Ed and Polly Roush lived on a house on the Huntington University campus, next to Livingston Hall and across the street from the Administration Building. He served six years on the college board of trustees, and one period as interim president during 1989 while President Eugene Habecker was on sabbatical.
Dr. Roush was also very active in the denomination. He was the UB legal counsel for many years, and served on various leadership boards and committees. He was a frequent visitor to the National Office, usually for meetings with Bishop C. Ray Miller. He always carried himself straight and tall, with a distinguished bearing. He could argue a position forcefully and eloquently, but he always wrapped his words in grace, civility, and consideration for those on the receiving end.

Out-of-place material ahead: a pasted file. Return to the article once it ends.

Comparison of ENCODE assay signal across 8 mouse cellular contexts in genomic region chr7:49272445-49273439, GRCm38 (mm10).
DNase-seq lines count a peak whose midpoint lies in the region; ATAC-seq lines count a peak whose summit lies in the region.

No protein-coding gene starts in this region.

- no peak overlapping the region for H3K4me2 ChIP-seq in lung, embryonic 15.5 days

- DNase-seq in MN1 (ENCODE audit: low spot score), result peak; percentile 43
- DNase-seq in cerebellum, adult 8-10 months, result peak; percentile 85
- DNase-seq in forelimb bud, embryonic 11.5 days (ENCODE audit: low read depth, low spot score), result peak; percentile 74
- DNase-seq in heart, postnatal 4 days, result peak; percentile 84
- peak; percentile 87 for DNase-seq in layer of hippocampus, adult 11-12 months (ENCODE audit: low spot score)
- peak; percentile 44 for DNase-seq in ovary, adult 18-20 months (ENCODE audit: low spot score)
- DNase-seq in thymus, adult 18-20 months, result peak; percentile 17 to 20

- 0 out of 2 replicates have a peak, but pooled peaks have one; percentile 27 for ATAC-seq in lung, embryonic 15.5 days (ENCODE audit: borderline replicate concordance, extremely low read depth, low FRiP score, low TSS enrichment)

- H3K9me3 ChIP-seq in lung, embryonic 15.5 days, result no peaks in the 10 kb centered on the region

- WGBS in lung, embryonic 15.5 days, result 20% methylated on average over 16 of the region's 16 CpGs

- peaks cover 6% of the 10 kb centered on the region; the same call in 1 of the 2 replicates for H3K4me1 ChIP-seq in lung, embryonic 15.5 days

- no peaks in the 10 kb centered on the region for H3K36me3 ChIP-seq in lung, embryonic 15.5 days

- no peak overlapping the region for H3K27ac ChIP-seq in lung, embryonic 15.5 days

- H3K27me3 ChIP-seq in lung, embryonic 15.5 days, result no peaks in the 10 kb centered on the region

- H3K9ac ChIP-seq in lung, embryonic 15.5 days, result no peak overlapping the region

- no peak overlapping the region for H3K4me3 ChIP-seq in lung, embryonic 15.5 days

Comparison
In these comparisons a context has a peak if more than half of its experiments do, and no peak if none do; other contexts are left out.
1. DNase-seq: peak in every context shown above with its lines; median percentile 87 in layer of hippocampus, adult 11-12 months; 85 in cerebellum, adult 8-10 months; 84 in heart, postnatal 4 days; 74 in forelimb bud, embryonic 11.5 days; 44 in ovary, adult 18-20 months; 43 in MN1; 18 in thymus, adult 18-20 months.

March 25, 1924, marked the premature end of a promising missionary career.
The new Minnie Mull Memorial Home opened in August 1923, and two new missionaries came as teachers: Ellen Rush of Alma, Mich., and Mabel Shultz of Sutton, Neb. They arrived at the Bonthe pier to see hundreds of people waiting there. It seemed like a royal welcome. But actually, the fanfare was to welcome the British governor, who was to arrive at almost the exact same time.
George Fleming described Mabel Shultz, a Huntington College graduate, as a quiet, unassuming person whose Christian influence quickly endeared her to the staff and the 70 girls who attended Minnie Mull. However, after seven months Mabel became very ill and needed to be sent home. Fleming took her to Freetown and booked passage on a steamer bound for New York—which was fortunate in itself, since the ship could carry just 12 passengers.